Prime property prices across 46 cities globally increased at an average rate of 8.2% in the year to June 2021, up from 4.6% in March.
Until now, the pandemic-fuelled house prime boom was most evident in the mainstream market but the prime sector has now surged ahead. Prime property prices across 46 cities globally increased at an average rate of 8.2% in the year to June 2021, up from 4.6% in March, according to Knight Frank’s ‘Prime Global Cities Index Q2 2021’ report.
By comparison, mainstream prices across 150 cities increased by 7.3% on average in the year to Q1 2021. Toronto leads this quarter’s results, recording annual prime price growth of 27%, driven by strong buyer appetite and low inventory levels. Despite a recent raft of cooling measures, the next three rankings are occupied by key Asian cities – Shanghai (21%), Guangzhou (20%) and Seoul (20%). Miami (19%) completes the top five this quarter.
Interestingly, the proportion of cities registering prime price growth has increased only marginally to 76%, instead it’s the scale of growth amongst the top-performing cities that is behind the index’s acceleration.
Last quarter, the top-performing city recorded annual prime price growth of 19%, three months on four cities exceed this threshold. Other hotspots include Canadian and US cities which, on average, registered annual price growth of 16% over the 12-month period.
As per the report, Delhi moved down five spots in the latest index at 37th rank in the second quarter of 2021. It saw a marginal decline of 0.2% year-on-year (YoY) in prime residential prices, leading to the drop in global position from 32nd rank in Q1 2021 to 37th rank in Q2 2021. The premium micro-markets of the city remained unchanged on a QoQ basis in Q2 2021 to record an average price of Rs 33,572 per sq ft.
Mumbai and Bengaluru also moved down to 40th and 43rd rank in Q2 2021 compared to 36th and 40th rank in Q1 2021, respectively. Bengaluru in the global index saw a decline of 2.7% in terms of annual capital value change in the prime resident market to an average price of Rs 19,200 per sq ft. Whereas Mumbai’s prime residential market registered a marginal decline of 1.1% with an average price of Rs 63,697 per sq ft.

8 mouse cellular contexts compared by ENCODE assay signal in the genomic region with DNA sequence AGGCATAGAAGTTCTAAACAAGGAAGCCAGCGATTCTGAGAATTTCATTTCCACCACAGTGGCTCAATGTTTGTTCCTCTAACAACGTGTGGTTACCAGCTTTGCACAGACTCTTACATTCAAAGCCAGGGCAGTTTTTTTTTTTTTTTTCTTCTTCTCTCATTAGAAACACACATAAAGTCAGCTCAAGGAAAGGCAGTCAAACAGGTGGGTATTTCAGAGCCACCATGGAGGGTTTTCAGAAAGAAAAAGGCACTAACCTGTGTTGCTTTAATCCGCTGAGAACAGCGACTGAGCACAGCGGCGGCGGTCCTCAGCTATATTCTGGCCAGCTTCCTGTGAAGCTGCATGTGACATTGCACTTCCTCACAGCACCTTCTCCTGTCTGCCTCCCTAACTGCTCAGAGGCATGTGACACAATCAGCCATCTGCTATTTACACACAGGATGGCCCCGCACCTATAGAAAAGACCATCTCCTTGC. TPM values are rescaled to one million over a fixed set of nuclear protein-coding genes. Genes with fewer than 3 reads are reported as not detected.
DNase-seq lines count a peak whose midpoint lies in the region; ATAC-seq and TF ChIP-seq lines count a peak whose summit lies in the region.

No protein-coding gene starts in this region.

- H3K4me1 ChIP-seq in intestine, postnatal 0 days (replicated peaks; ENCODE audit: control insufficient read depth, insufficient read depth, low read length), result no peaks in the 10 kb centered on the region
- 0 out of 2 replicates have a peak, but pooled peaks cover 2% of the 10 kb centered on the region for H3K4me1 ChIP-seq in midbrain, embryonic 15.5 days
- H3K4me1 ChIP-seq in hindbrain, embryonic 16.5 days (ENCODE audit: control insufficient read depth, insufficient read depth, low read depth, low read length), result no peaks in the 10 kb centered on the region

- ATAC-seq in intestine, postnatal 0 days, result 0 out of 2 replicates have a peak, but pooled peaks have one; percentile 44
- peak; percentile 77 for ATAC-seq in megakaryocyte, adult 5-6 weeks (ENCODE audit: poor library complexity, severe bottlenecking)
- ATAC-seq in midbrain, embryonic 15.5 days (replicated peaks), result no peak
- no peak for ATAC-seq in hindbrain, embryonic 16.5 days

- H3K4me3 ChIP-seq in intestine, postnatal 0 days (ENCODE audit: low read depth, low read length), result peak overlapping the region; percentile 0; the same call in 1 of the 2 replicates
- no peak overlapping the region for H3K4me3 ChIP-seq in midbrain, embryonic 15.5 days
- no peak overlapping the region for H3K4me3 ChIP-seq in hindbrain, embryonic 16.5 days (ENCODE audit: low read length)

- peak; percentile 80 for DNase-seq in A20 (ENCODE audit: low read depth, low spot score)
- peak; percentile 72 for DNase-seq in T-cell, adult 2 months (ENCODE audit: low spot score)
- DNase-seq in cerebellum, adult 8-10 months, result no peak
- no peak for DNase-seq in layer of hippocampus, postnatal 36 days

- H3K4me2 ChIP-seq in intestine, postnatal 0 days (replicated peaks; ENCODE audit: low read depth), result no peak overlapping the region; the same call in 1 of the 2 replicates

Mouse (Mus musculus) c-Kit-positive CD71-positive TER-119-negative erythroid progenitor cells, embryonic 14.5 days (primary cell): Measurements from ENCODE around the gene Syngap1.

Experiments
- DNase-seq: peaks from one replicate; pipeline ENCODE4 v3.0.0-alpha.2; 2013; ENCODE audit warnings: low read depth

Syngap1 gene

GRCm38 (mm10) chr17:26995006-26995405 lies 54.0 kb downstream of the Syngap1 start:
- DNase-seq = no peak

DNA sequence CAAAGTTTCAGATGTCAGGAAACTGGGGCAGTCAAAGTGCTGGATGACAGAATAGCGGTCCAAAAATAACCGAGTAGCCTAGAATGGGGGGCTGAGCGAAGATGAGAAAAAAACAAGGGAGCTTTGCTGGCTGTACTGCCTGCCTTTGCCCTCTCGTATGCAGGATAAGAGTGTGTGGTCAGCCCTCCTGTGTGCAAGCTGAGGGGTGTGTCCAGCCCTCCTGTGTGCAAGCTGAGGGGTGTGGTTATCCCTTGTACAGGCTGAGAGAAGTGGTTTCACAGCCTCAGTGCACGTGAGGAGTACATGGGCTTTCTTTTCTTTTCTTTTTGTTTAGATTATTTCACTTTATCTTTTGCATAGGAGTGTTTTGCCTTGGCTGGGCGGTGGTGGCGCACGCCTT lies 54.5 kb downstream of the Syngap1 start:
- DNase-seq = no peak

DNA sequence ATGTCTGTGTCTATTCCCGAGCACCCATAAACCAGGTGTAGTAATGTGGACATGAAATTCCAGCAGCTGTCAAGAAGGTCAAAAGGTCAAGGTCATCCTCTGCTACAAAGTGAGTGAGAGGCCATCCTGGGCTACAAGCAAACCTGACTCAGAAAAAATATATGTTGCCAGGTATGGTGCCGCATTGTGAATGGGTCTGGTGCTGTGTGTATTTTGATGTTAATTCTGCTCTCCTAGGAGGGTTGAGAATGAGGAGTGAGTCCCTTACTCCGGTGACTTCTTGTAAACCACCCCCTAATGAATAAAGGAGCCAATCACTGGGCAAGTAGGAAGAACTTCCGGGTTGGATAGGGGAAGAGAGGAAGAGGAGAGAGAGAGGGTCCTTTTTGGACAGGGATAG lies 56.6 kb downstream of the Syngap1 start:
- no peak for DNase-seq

Prime residential property is defined as the most desirable and most expensive property in a given location, generally defined as the top 5% of each market by value. The Prime Global Cities Index is a valuation-based index tracking the movement in prime residential prices in local currency across 45+ cities worldwide using Knight Frank’s global research network.
According to Knight Frank’s research analysis, 35 cities witnessed a rise in prime residential prices in Q2 2021 (YoY). Around 13 cities registered double-digit priced growth up from just one a year ago. Prime prices across 46 cities increased at an average rate of 8.2% in the year to June 2021, up from 4.6% in March. The average annual increase in prime prices was 16% across the six North American cities tracked by the index. According to the report, 22% of the global cities registered flat or decline in price growth.
THE KNIGHT FRANK PRIME GLOBAL CITIES INDEX Q2 2021
(RANKED BY ANNUAL % CHANGE)
Source: Knight Frank Global Research
Notes: ¹ Based on top-tier of mainstream market in metro area ² Based on all contracts above Yen100m 3 Provisional
Commenting on the same, Shishir Baijal, Chairman and Managing Director at Knight Frank India, said, “Despite the ongoing COVID-19 pandemic situation, the residential segments globally have outperformed when compared to the corresponding period of Q2 2020. This can be attributed to a strong buyer appetite for residential due to extended time spent indoors, appreciation for larger homes and low-interest rates regime followed by central banks globally. An easing of travel rules in some markets, a surge in safe-haven purchases by domestic buyers, stamp duty holidays, and an overall reassessment of lifestyles have helped the prime segment recover quickly from the pandemic impact and record strong growth. Prime property prices in India are yet to catch-up with this global trend.”